If a sinner shows little interest in belonging to the church, is he or she truly saved? While it may be theoretically possible, the Bible never gives us any reason to make that assumption. Every example in Scripture is to the contrary. When people were saved, they immediately joined themselves to the church. Consider, for instance, the three thousand souls converted on the same day in the book of Acts (Ac 2:41). Though most did not live in Jerusalem, they refused to leave the first and only Christian church. Instead of returning home, the text says:
And they devoted themselves to the apostles’ teaching and the fellowship, to the breaking of bread and the prayers. And awe came upon every soul, and many wonders and signs were being done through the apostles. And all who believed were together and had all things in common. And they were selling their possessions and belongings and distributing the proceeds to all, as any had need. And day by day, attending the temple together and breaking bread in their homes, they received their food with glad and generous hearts, praising God and having favor with all the people. And the Lord added to their number day by day those who were being saved. (Acts 2:42-47)
Notice the last line of that passage. As the Lord continued saving sinners, he simultaneously added them to the church. He added them to the number of people who physically and frequently met together for teaching, fellowship, eating, praying, sharing, supporting, and praising God. No one waited until heaven to join their brothers and sisters in Christ. Why would they? Why would they refuse to do here what they hope to do in heaven for all eternity? Perhaps that is why the apostle John makes love for the brothers a part of his three-fold test for salvation (1Jn 3:14).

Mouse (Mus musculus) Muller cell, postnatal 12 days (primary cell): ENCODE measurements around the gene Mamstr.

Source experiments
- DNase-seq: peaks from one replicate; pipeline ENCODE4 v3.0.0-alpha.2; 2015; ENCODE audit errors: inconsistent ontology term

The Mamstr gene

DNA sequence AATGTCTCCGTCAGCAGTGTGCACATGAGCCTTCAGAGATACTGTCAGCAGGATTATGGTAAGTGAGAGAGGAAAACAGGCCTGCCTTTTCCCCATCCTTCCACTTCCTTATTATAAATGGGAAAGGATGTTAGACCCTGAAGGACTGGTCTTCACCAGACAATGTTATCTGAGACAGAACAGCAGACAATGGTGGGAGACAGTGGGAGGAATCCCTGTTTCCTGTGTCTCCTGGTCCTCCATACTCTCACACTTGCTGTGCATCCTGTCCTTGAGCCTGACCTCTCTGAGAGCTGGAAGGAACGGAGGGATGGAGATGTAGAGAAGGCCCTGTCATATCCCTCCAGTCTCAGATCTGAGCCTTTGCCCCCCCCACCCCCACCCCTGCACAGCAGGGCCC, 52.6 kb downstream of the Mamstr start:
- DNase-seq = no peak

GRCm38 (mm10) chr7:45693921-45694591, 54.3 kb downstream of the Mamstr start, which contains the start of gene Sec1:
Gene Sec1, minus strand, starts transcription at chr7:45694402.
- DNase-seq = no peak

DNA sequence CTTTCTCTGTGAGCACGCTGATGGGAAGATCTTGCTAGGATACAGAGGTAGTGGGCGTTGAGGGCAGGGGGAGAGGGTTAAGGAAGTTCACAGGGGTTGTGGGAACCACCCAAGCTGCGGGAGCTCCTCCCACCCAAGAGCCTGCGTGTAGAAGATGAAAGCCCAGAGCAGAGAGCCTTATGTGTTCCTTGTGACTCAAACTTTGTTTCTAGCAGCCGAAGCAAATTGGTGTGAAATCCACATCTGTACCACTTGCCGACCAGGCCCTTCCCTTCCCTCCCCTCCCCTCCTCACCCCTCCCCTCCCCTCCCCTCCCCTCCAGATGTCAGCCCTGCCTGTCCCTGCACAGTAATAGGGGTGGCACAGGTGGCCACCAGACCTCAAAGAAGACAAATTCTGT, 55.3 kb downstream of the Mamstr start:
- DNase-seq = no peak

Near the end of his first epistle, John says, “I write these things to you who believe in the name of the Son of God, that you may know that you have eternal life” (1Jn 5:13). According to the last-living apostle, assurance of one’s salvation requires positive answers to three simple questions. First, do you love the Lord Jesus Christ? Everyone who believes Jesus is the Christ has been born of God (1Jn 5:1). Second, do you love his Word? Whoever keeps his commandments abides in God, and God in him (1Jn 3:24). Third, do you love his church? We know that we have passed out of death into life because we love the brothers (1Jn 3:14). If we can sincerely affirm all three, we can know that we have eternal life. Doubts need not apply.
As Jonathan Leeman writes in his book, Church Membership, “Once you choose Christ, you must choose His people. It’s a package deal. Choose the Father and the Son, and you have to choose the whole family—which you do through a local church.” The Bible doesn’t allow us to pick one without the other. If we trust Christ for our eternal redemption, why wouldn’t we trust the wisdom he revealed through his commandments? And if we trust his wisdom, we will not neglect to meet together as he commands (Heb 10:25).
Traveling to heaven alone is a dangerous, if not impossible, feat. Every true Christian needs the church. Better yet, every true Christian will feel his or her need for the church. Like my old Bible study companion, he or she will confess, “God said it. I read it. I’ll be with the family of God on Sunday.” Furthermore, he or she will discover that this small yet faithful step of obedience leads to significantly greater assurance and a whole host of other blessings.
Please don’t take my word for it. God said it himself.